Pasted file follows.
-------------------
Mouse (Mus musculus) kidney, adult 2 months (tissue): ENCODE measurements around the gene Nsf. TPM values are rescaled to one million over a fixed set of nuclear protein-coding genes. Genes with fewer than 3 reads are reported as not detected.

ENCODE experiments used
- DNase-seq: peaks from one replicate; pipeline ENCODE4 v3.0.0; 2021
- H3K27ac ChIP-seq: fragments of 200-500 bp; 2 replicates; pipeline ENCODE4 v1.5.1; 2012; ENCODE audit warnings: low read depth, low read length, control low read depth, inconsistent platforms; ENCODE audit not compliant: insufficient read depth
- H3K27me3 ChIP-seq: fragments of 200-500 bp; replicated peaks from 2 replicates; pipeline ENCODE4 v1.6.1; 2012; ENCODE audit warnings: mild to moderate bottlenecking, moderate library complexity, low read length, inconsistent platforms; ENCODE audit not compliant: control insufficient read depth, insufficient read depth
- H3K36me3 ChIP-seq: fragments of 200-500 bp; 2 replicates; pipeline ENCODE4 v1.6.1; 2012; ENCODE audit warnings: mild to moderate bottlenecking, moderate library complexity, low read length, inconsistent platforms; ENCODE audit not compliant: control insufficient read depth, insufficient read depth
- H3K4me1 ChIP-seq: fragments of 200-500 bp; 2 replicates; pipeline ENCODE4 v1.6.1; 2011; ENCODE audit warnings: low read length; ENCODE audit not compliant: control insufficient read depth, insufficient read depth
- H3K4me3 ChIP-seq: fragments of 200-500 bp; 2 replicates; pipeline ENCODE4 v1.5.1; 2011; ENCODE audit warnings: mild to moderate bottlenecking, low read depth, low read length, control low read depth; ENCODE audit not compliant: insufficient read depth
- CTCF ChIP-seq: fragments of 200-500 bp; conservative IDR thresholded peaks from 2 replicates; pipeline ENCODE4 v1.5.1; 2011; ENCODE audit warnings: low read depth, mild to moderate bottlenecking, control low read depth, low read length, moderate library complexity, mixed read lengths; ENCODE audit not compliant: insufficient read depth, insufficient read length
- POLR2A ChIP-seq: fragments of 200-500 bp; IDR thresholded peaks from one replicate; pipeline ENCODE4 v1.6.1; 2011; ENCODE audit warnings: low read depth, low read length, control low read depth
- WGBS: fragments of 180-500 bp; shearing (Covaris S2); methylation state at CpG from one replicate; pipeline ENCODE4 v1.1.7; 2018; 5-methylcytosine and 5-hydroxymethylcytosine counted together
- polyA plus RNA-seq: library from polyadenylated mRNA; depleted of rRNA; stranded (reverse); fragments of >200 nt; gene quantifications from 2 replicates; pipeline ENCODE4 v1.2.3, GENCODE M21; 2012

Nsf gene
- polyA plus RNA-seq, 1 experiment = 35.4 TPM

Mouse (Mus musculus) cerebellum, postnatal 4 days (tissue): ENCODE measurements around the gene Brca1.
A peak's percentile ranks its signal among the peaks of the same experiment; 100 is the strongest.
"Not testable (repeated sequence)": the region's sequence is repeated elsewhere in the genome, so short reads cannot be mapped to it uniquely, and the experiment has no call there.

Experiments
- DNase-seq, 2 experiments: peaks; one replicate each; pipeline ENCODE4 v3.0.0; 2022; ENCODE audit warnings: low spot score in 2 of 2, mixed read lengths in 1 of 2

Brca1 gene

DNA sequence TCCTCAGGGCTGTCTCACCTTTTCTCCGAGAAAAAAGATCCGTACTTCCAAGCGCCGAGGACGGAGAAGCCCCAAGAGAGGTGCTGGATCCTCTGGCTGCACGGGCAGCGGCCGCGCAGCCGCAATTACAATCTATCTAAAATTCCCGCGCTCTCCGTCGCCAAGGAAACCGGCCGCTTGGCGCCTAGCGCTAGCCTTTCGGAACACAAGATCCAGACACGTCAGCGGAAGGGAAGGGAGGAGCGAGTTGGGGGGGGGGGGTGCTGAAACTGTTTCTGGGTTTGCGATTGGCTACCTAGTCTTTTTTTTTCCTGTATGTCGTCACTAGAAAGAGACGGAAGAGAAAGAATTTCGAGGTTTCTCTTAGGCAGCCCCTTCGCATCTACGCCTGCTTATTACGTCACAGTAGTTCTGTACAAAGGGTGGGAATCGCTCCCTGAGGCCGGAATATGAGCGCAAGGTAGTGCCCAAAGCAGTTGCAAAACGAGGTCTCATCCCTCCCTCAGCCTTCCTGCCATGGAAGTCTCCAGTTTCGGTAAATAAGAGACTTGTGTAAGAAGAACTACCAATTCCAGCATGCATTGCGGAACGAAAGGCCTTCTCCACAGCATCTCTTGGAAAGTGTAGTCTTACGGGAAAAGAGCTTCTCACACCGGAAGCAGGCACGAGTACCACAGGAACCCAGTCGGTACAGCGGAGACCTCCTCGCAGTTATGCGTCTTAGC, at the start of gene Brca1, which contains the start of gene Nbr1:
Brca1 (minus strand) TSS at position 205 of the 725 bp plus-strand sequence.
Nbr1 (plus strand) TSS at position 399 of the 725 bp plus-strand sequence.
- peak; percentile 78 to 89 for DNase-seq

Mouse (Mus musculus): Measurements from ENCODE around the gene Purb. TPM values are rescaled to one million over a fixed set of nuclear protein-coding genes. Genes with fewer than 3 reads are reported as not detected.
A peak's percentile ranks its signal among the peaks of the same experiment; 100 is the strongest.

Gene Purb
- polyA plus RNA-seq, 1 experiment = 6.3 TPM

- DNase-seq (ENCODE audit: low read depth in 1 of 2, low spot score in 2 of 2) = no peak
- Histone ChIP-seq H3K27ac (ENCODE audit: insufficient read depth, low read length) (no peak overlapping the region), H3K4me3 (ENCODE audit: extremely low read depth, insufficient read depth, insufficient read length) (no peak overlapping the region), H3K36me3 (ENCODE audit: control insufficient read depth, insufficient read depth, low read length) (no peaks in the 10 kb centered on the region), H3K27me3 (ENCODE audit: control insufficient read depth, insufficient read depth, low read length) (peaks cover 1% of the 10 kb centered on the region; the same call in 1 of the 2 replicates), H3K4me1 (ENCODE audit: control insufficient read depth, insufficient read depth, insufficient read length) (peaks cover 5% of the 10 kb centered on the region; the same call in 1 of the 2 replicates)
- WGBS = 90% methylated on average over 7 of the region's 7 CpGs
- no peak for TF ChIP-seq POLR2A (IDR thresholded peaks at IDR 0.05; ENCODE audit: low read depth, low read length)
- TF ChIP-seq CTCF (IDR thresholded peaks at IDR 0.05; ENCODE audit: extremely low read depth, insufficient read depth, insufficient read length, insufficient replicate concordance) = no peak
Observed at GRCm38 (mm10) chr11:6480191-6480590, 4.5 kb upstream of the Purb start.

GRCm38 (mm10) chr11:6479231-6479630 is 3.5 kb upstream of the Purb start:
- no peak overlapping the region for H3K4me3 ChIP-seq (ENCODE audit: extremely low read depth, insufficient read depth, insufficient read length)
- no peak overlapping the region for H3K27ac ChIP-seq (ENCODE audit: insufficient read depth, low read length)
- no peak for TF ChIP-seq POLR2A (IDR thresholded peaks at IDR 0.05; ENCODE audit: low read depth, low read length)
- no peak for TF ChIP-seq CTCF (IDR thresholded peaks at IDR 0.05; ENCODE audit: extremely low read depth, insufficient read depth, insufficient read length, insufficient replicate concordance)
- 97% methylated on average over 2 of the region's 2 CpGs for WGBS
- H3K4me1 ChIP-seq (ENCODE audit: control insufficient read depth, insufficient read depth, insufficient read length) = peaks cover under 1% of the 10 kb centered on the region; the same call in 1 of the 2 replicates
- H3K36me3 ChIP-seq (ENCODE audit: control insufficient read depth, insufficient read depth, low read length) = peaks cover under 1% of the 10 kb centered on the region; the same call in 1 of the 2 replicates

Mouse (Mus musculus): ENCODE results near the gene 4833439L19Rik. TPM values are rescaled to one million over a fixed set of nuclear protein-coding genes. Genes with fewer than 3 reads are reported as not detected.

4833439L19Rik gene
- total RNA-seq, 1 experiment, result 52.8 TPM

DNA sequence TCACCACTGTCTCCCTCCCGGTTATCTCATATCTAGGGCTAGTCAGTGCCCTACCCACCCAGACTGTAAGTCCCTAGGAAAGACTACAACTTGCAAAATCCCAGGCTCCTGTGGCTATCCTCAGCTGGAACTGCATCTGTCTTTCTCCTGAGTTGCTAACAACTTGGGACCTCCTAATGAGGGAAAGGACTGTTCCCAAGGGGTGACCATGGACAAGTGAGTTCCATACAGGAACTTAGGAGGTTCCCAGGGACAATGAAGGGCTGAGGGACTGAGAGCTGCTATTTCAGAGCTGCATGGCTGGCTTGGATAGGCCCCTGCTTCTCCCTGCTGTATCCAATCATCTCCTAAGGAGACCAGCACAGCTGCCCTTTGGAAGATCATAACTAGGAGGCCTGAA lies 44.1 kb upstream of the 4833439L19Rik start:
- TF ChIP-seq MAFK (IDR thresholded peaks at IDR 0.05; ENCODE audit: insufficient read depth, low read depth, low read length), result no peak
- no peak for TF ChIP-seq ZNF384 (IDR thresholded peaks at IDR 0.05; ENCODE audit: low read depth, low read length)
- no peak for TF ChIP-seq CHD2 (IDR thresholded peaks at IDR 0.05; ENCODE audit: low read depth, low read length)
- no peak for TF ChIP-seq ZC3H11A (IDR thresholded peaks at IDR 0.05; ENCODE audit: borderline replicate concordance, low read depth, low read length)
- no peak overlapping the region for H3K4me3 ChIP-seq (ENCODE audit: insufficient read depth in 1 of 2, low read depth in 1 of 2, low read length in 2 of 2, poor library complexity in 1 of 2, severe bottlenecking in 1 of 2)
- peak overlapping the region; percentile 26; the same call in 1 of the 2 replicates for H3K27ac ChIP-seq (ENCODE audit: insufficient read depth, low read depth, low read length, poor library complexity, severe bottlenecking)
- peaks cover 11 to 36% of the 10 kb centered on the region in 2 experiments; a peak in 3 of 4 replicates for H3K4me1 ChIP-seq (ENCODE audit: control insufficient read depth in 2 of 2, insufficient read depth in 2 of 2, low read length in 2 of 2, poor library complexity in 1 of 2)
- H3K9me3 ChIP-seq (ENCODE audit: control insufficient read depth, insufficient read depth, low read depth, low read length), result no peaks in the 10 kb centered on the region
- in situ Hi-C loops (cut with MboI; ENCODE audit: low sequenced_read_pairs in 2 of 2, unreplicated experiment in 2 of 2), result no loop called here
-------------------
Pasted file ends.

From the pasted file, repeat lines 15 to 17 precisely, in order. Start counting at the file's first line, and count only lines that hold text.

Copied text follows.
Mouse (Mus musculus) cerebellum, postnatal 4 days (tissue): ENCODE measurements around the gene Brca1.
A peak's percentile ranks its signal among the peaks of the same experiment; 100 is the strongest.
"Not testable (repeated sequence)": the region's sequence is repeated elsewhere in the genome, so short reads cannot be mapped to it uniquely, and the experiment has no call there.